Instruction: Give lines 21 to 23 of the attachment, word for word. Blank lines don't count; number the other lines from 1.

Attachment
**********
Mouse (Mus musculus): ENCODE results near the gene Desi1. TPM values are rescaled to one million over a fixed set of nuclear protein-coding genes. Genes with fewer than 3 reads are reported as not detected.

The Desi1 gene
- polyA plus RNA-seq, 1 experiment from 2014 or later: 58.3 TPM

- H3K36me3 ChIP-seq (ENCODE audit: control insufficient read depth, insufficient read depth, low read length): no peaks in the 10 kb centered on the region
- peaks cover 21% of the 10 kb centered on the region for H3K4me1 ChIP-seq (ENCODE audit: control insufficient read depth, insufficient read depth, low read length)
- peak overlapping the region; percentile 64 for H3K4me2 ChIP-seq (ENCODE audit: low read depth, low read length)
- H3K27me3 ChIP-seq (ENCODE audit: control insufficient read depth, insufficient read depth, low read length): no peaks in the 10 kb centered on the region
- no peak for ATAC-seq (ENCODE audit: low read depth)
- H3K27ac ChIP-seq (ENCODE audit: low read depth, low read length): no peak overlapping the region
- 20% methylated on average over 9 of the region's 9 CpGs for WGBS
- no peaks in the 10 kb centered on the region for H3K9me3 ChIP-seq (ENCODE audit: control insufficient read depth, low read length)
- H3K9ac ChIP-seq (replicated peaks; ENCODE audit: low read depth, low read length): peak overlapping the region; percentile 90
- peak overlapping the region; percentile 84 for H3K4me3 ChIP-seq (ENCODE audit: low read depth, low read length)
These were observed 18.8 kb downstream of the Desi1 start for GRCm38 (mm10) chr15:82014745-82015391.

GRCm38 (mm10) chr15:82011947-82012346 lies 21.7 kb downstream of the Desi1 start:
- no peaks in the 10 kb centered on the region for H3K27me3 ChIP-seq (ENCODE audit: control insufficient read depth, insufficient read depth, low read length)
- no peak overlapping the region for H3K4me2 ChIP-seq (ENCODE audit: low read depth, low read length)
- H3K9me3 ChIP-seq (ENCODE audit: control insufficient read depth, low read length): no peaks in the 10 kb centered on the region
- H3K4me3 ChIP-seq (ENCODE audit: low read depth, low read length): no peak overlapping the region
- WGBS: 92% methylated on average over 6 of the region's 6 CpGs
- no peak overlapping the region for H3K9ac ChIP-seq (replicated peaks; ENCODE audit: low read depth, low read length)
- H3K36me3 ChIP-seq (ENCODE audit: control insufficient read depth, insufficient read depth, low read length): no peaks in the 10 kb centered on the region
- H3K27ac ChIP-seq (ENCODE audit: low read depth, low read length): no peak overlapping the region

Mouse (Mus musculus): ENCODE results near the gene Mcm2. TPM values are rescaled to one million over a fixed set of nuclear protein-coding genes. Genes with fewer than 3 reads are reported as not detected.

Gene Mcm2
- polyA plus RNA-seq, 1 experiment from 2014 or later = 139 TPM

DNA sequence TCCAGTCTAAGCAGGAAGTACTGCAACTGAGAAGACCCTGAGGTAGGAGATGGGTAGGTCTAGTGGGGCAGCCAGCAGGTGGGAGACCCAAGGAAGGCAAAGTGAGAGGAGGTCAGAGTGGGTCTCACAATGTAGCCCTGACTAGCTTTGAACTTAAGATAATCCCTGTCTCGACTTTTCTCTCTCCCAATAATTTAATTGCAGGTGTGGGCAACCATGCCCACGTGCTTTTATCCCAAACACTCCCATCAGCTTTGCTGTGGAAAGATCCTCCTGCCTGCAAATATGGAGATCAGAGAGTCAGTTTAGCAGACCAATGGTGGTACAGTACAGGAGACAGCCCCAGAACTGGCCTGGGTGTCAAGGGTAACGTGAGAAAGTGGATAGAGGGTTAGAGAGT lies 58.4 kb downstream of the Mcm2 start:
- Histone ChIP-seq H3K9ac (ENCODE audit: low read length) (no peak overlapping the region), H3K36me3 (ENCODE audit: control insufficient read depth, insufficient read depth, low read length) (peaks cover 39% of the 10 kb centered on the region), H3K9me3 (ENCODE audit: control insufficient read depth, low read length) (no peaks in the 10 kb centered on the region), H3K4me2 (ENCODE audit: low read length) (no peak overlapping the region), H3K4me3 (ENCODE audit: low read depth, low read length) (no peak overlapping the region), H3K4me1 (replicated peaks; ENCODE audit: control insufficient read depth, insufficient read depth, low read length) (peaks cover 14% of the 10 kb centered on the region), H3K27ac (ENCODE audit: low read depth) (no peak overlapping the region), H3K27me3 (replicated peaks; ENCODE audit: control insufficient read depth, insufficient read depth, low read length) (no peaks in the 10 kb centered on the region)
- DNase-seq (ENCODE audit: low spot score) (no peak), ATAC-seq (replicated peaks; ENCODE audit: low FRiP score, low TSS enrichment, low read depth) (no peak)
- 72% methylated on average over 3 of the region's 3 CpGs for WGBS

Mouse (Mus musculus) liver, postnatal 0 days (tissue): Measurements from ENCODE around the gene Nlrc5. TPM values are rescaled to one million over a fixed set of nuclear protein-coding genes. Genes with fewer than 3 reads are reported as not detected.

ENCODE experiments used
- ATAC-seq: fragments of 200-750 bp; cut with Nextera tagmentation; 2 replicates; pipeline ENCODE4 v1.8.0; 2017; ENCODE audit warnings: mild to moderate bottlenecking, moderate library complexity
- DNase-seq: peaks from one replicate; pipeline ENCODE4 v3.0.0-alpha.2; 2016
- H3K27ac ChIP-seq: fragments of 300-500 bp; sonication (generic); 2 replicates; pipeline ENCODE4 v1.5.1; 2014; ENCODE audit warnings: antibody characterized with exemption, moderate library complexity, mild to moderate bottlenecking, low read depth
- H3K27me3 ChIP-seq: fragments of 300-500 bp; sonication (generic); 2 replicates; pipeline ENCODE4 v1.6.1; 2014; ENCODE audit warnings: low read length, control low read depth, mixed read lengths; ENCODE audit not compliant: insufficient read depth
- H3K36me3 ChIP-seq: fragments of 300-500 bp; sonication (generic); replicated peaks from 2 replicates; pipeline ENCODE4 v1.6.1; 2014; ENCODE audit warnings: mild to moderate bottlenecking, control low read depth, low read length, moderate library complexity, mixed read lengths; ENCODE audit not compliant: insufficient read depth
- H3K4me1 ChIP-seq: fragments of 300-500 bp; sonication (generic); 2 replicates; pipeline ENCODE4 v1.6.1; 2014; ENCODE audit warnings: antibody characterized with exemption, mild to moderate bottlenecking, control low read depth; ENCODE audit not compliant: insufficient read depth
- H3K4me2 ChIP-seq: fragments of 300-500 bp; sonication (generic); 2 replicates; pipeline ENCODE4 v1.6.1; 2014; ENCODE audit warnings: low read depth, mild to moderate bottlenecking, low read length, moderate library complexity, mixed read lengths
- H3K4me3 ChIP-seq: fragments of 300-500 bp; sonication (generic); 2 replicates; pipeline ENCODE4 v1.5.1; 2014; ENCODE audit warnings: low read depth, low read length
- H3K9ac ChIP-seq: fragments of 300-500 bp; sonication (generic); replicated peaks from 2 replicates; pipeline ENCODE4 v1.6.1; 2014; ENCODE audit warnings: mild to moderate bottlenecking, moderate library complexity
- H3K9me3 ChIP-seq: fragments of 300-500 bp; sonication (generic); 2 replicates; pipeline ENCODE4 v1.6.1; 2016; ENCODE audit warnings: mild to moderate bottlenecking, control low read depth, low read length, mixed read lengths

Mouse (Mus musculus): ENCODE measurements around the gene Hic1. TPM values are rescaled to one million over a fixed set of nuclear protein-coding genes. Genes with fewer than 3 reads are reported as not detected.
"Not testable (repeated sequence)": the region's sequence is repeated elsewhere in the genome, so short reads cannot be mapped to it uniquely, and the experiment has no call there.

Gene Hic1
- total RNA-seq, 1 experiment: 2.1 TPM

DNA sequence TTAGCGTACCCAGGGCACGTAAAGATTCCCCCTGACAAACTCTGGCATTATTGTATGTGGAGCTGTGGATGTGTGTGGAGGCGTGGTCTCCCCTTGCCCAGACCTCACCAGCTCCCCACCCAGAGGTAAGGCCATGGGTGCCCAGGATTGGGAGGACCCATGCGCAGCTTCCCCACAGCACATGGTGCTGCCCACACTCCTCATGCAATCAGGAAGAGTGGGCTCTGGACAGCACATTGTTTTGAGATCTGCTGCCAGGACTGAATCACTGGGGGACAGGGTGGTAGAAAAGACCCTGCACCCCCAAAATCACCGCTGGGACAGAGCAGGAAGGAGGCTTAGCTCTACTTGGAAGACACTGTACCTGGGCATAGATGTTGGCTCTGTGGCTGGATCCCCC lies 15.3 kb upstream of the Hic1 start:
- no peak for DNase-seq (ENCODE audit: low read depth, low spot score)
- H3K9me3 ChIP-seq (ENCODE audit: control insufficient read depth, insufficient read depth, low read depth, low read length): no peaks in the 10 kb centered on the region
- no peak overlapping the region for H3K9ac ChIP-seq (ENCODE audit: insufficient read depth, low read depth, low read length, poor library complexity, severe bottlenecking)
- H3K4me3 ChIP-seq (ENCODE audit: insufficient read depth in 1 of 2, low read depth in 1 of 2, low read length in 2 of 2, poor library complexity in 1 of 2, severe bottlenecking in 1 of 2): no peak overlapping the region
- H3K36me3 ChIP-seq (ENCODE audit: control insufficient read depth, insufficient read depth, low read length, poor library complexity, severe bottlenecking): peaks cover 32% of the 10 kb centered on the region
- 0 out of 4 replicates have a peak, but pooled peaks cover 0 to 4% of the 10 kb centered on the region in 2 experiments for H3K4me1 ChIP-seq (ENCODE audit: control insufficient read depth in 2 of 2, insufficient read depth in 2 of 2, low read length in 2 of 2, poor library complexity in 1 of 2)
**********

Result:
- no peak overlapping the region for H3K9ac ChIP-seq (replicated peaks; ENCODE audit: low read depth, low read length)
- H3K36me3 ChIP-seq (ENCODE audit: control insufficient read depth, insufficient read depth, low read length): no peaks in the 10 kb centered on the region
- H3K27ac ChIP-seq (ENCODE audit: low read depth, low read length): no peak overlapping the region